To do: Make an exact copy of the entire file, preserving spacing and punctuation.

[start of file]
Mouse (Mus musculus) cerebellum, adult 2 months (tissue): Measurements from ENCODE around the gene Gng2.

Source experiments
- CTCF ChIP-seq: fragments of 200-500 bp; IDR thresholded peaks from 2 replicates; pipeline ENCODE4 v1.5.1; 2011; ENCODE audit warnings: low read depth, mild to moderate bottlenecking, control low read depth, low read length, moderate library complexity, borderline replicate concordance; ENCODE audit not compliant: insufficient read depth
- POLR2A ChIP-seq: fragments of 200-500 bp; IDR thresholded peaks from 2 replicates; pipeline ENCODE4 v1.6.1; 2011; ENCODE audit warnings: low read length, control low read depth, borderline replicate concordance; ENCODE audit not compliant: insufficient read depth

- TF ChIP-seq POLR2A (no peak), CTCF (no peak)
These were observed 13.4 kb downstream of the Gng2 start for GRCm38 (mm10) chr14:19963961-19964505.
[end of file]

Mouse (Mus musculus) cerebellum, adult 2 months (tissue): Measurements from ENCODE around the gene Gng2.

Source experiments
- CTCF ChIP-seq: fragments of 200-500 bp; IDR thresholded peaks from 2 replicates; pipeline ENCODE4 v1.5.1; 2011; ENCODE audit warnings: low read depth, mild to moderate bottlenecking, control low read depth, low read length, moderate library complexity, borderline replicate concordance; ENCODE audit not compliant: insufficient read depth
- POLR2A ChIP-seq: fragments of 200-500 bp; IDR thresholded peaks from 2 replicates; pipeline ENCODE4 v1.6.1; 2011; ENCODE audit warnings: low read length, control low read depth, borderline replicate concordance; ENCODE audit not compliant: insufficient read depth

- TF ChIP-seq POLR2A (no peak), CTCF (no peak)
These were observed 13.4 kb downstream of the Gng2 start for GRCm38 (mm10) chr14:19963961-19964505.